Paul McCartney has revealed the Beatles’ unseen words in a new book. The lyrics were written by John Lennon and not included in the band’s official albums because they were too personal, but now fans can read them for themselves.
Paul McCartney has written a new book, When the Beatles Were Popular, which reveals the unseen words of The Beatles.
According to The Guardian, McCartney revealed 154 songs that will be featured in a book based on talks between him and poet Paul Muldoon on Monday, August 23, 2021. The Lyrics, which has been described as “selfies in 154 songs,” will include songs from McCartney’s entire career, including Blackbird, Live and Let Die, Hey Jude, Band on the Run, and Saturday.
The book will also include the unscripted lyrics to Tell Me Who He Is, according to publisher Allen Lane. The never-before-published handwritten lyrics were discovered in one of McCartney’s notebooks, going back to the early 1960s, during the book’s production, according to People.
The book will be published on November 2nd, according to Allen Lane, and will contain “many more gems” from McCartney’s vaults, such as handwritten lyrics, portraits, sketches, and previously unseen artwork. Each song will be accompanied with McCartney’s remarks on its development, from All My Loving through Yellow Submarine.
The foreword to the book
“You frequently asked me if I could write an autobiography, but the timing was never right,” McCartney wrote in the book’s introduction. Writing new songs was something I could always do, whether at home or on the road. Some individuals, when they reach a certain age, prefer to keep a journal to recall daily occurrences from their previous lives. But I don’t have any journals like that.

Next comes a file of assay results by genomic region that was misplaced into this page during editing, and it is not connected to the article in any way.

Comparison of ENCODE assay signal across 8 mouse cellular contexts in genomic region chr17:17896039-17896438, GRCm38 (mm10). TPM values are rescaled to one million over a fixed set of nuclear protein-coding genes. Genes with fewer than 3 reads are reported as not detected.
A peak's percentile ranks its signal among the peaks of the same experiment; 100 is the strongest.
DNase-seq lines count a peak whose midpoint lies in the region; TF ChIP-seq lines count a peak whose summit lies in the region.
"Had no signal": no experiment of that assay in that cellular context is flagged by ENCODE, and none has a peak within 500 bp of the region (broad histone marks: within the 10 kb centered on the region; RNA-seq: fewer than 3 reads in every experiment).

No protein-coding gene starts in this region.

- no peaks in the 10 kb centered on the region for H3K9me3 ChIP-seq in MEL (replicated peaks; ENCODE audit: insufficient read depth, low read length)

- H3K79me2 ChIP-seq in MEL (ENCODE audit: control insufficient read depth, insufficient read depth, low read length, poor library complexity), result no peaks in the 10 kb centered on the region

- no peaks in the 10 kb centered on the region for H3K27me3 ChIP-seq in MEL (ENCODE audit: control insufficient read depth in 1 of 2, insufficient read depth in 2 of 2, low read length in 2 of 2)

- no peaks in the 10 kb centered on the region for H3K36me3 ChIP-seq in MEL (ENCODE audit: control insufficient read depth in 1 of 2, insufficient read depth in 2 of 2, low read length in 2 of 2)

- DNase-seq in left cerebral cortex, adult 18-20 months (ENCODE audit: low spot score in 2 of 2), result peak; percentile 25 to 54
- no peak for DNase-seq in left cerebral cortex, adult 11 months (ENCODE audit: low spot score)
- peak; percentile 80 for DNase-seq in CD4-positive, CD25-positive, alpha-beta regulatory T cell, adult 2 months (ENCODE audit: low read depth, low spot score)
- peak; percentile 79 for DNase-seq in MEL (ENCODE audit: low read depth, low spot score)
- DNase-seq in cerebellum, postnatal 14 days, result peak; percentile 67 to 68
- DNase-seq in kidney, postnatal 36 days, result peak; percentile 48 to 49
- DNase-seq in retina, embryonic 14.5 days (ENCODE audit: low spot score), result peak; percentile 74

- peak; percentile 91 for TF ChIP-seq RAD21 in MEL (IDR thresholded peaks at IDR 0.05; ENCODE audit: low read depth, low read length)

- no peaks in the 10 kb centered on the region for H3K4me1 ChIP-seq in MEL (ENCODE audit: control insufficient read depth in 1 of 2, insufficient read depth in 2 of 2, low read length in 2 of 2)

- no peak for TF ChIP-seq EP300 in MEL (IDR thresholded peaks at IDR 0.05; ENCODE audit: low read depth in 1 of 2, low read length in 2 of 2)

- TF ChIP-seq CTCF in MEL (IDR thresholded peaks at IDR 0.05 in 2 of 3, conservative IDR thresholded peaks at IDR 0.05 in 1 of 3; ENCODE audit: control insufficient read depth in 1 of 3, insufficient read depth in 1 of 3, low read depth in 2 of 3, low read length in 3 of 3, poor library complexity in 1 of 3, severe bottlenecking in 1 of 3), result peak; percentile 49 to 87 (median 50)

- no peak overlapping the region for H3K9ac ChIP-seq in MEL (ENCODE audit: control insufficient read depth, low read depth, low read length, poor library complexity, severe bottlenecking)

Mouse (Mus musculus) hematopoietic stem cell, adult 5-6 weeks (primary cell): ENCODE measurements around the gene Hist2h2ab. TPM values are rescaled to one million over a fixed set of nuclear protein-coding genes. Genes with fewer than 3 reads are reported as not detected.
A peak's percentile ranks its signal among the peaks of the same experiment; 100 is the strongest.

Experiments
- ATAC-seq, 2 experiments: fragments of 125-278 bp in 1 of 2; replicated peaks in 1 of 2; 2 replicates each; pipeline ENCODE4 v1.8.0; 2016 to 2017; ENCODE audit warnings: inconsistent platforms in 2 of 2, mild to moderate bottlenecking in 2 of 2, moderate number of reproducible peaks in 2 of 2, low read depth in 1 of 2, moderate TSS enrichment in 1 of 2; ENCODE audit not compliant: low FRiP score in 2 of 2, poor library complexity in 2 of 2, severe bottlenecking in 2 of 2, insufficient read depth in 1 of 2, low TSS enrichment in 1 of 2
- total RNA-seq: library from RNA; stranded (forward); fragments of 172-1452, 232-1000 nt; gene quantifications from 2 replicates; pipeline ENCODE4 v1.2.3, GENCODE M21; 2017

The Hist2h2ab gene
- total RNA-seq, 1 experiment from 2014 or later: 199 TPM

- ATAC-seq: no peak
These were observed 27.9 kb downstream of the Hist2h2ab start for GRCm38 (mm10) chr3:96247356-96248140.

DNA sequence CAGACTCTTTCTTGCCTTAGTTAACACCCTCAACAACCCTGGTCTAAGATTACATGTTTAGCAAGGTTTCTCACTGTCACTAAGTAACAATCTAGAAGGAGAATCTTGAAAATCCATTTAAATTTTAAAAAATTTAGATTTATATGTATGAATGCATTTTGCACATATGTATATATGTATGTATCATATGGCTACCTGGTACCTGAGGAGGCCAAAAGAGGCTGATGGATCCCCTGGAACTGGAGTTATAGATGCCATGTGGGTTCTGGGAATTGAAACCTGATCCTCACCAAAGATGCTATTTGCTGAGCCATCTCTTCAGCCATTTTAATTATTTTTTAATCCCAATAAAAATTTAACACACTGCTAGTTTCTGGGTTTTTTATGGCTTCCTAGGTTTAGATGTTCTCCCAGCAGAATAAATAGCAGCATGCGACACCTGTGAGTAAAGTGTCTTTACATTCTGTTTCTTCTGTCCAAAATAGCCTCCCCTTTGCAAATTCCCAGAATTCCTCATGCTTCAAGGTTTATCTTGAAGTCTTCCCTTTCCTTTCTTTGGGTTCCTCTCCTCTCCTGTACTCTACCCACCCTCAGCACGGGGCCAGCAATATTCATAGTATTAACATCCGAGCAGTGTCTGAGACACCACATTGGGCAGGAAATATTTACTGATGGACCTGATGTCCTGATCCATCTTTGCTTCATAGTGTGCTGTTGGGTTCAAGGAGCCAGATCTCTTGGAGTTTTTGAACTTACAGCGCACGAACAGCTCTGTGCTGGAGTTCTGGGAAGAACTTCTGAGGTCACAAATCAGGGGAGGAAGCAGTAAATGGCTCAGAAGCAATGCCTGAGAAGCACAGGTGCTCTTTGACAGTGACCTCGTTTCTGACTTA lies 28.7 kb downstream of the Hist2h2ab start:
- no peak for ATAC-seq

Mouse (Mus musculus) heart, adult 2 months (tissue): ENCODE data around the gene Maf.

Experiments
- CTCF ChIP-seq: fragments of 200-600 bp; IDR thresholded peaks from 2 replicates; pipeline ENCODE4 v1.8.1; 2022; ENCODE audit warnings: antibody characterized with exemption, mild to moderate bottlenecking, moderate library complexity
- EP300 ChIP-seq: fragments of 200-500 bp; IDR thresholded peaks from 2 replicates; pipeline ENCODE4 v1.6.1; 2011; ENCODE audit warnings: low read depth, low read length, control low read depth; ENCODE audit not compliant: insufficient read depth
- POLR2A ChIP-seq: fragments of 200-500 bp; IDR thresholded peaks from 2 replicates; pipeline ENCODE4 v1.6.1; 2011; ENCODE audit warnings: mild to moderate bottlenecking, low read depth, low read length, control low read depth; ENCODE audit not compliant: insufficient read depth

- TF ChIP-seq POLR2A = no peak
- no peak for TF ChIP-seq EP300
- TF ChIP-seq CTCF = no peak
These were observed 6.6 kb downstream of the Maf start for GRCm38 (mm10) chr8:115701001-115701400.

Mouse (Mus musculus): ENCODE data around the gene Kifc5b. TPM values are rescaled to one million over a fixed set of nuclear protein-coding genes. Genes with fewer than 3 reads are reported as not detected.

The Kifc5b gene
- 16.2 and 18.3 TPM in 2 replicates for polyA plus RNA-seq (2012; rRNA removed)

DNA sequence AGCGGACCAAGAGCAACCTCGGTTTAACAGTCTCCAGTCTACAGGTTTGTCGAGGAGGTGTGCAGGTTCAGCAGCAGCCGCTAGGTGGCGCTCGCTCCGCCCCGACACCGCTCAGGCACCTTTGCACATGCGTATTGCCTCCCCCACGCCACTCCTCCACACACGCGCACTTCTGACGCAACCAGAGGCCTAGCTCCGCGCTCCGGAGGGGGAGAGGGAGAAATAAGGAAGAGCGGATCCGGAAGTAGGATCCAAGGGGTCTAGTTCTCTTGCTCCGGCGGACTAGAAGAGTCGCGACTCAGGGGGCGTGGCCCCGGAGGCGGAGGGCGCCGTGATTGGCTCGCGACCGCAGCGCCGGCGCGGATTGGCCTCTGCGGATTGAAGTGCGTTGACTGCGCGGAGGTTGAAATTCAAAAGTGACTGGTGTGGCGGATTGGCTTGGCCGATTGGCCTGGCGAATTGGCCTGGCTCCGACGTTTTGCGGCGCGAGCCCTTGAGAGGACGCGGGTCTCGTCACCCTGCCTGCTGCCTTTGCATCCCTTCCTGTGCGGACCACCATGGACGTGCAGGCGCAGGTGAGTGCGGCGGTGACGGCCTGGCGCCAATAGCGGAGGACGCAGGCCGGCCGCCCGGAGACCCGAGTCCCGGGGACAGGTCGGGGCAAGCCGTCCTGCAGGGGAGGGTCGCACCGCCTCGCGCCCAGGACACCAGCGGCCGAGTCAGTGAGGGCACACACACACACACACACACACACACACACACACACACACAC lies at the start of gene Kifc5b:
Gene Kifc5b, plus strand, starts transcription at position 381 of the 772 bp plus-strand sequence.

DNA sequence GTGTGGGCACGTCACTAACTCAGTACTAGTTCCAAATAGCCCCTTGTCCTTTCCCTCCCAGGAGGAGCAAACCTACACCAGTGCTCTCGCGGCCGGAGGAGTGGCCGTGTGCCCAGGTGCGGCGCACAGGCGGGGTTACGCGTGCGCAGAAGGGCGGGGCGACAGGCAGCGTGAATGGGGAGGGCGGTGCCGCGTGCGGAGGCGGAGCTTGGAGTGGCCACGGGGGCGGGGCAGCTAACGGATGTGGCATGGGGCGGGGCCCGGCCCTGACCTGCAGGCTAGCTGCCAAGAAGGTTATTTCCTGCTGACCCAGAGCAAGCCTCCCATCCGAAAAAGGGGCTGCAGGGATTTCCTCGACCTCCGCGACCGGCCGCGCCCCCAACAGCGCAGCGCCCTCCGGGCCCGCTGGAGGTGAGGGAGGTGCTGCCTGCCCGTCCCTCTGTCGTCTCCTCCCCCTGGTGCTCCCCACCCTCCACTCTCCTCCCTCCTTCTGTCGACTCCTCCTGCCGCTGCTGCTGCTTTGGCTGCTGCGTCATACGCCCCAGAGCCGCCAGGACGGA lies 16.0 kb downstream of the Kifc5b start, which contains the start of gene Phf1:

I’ve learnt hundreds of tunes that fulfill the same function. And those songs have been a part of my life for as long as I can remember.”
The origins of the book’s concept
Muldoon, a Pulitzer Prize-winning poet from Northern Ireland, previously told The Guardian that the book was based on a five-year series of conversations with McCartney during which they spoke “quite deeply” about the history of his songs.
“Our approach was strangely similar to the daily sessions he did with John Lennon when composing for the Beatles. We were adamant about never leaving the room without bringing anything intriguing with us “Muldoon said. – He takes a long, hard look at every element of life, and I think that a book like this will astound both old and new readers.
He will emerge as a major literary character as a result of this work.”
A fresh perspective on the Beatles
When he saw the words of Tell Me Who He Is, Bob Spitz, a Beatles historian, stated he was “more concerned than he desired.” “Finding a new Beatles song is like finding Cleopatra’s tomb during an archaeological excavation,” Spitz remarked. John and Paul’s notebooks were crammed with unwritten lyrics and even whole songs that they disregarded. Many of the early songs were either written down or buried in the back of a drawer since they arrived so fast and strongly. I’m sure there were a lot of Beatles lyrics that ended up in the trash.
The Beatles never published any of the previously disregarded words.
They are being inherited by fierce protectors of their brand, and I doubt we will hear anything other than what the band’s surviving members approve. However, Beatles fans will explain, “Tell me who this is?” verbatim in order to get any insight into the band’s history.
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